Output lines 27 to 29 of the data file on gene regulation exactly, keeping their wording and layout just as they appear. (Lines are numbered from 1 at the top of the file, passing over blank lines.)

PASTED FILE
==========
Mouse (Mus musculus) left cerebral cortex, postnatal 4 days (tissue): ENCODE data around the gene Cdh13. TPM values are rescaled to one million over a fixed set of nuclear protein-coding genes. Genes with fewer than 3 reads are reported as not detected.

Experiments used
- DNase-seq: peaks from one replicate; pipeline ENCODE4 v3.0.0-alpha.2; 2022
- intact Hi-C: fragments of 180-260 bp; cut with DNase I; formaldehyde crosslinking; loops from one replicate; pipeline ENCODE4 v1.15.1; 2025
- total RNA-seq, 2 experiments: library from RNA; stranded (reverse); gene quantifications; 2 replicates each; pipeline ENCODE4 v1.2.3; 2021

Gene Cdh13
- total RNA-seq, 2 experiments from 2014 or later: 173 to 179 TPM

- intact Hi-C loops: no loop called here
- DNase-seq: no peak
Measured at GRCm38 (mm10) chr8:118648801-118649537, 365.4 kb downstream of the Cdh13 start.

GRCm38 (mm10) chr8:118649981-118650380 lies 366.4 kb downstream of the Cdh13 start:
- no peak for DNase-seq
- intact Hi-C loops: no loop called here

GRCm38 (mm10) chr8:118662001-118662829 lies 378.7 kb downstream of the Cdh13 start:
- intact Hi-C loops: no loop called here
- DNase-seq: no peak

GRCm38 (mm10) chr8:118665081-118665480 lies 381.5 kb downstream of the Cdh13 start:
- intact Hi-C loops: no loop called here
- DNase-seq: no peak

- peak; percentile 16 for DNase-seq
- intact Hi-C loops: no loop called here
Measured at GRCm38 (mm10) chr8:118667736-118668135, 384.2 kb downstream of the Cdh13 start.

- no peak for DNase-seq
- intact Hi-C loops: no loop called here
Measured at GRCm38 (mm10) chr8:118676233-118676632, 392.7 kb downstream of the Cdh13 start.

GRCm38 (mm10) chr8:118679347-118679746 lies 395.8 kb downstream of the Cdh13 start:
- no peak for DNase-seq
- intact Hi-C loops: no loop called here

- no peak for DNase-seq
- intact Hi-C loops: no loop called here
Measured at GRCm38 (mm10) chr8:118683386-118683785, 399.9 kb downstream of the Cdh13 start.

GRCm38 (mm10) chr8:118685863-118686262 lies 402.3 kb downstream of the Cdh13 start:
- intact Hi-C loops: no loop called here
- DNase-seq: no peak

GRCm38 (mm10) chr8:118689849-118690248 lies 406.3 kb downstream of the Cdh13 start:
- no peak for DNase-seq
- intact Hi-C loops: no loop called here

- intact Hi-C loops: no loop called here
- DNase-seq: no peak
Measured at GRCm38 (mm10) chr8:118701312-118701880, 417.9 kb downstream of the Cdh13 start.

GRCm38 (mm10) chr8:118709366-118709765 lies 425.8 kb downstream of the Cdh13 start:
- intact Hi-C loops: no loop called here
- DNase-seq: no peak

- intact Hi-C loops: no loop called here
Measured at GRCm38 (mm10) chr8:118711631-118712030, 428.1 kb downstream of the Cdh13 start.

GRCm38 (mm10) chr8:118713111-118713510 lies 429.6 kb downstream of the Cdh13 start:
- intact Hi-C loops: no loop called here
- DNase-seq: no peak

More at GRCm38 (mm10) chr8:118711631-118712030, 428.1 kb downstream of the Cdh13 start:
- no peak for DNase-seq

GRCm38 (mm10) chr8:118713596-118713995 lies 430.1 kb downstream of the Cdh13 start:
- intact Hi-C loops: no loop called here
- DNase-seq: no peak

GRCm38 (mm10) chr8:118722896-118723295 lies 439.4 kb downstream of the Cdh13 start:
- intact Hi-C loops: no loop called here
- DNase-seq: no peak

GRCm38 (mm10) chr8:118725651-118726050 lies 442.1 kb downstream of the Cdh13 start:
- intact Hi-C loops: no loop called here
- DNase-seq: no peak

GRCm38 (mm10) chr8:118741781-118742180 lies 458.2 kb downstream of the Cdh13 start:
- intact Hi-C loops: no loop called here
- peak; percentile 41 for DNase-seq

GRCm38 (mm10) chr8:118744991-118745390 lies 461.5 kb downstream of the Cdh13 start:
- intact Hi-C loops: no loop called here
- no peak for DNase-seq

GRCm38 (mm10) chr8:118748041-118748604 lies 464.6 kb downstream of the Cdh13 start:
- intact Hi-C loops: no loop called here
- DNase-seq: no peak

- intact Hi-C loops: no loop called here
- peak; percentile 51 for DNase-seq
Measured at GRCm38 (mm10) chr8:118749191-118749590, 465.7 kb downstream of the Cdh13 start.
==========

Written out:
- no peak for DNase-seq
- intact Hi-C loops: no loop called here

- no peak for DNase-seq